It's nice to have Sarah home

My daughter Sarah, who we have not seen in almost a year, has navigated the highways and airways and airports between Fairbanks, Alaska and Salisbury, North Carolina — and is now home for a visit.

She’s presently taking a nap on our couch.  It’s nice to have her home.

When I first saw her, it didn’t take but a few minutes before I said what I say almost every time I talk with her:

“Why don’t you move back here?”

I know she enjoys her life there, and the good work she does as an advocate for battered women.  But is it a crime for a father to ask?  It’s a long ways to Fairbanks, and we miss her.

This time, my timing was off.  This afternoon, on September 24, it was 94 degrees.

“It’s too hot here,” she said.

She was sweating.

I had been out all day delivering papers, and I was pretty hot myself.

“This isn’t normal,” I said.  “It’ll cool off in a few days.”

“You don’t believe in climate change?”

I told her that of course I believe in climate change (not because I know anything about it, but because I believe the scientists know what they’re talking about, and I’ve seen some of the evidence they’ve put forth).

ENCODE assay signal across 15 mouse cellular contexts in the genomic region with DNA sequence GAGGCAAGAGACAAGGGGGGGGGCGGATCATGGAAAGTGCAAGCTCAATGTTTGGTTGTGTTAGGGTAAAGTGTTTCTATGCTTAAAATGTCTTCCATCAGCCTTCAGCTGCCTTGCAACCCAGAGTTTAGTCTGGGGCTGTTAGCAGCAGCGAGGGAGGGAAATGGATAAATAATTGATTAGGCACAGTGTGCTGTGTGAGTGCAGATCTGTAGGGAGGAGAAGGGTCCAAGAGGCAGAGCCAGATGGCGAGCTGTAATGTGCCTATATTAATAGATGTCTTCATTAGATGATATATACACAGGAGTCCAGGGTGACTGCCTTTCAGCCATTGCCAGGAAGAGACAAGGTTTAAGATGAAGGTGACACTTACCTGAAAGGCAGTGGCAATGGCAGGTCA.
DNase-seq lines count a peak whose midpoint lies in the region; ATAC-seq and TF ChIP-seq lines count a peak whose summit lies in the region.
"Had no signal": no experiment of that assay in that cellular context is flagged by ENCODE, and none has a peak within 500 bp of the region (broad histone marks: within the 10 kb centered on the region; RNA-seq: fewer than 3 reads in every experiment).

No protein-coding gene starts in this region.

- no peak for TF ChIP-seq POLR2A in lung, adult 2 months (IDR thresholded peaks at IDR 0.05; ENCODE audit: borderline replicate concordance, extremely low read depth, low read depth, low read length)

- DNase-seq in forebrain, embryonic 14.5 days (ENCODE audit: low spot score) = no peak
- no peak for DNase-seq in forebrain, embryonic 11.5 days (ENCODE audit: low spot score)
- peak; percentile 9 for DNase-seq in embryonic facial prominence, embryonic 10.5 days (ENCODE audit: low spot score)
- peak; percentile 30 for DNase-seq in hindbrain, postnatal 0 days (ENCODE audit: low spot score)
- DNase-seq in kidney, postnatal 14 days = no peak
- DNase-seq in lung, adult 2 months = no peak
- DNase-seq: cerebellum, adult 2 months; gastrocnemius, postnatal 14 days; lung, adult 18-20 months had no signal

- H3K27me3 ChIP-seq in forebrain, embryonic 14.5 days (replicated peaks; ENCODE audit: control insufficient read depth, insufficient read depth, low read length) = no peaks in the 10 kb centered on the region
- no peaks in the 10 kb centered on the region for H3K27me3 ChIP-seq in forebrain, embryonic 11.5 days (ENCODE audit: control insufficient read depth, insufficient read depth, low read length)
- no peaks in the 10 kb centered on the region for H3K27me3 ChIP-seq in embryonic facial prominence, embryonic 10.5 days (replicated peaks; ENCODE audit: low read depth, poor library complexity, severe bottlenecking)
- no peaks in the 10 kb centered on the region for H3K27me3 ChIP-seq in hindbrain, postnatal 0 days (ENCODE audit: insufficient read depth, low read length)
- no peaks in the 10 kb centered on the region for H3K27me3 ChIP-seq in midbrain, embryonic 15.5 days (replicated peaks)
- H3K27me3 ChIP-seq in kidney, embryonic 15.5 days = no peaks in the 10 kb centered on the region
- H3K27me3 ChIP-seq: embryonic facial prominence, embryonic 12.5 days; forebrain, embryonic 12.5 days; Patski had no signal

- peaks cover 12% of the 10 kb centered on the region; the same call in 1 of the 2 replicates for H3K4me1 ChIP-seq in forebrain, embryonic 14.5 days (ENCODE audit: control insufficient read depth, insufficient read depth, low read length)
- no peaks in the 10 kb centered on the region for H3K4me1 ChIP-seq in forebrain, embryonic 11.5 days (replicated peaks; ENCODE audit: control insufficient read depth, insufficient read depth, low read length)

“But this isn’t climate change,” I said.  “This is weather.”

She said she flew over a lot of mountains that should have been snow covered that weren’t.

Christmas before last, she and my son, Aaron, took a trip to Israel together with the Birthright Israel program.  While they were there, the Gaza War broke out and dominated the news of the day.

At one point, Sarah sent me a text message:  “Aren’t you worried about us?”

Main Street Fairbanks in Winter

“No,” I answered.  “I worry about you in Fairbanks when it’s 40 below.”

This is not an exaggeration.  I check the Fairbanks weather almost every day, and it’s not that unusual to see a high for the day at -20 and low of -40.

That worries me.

Thankfully, things are supposed to cool here off this weekend.

It’s great to have her home.

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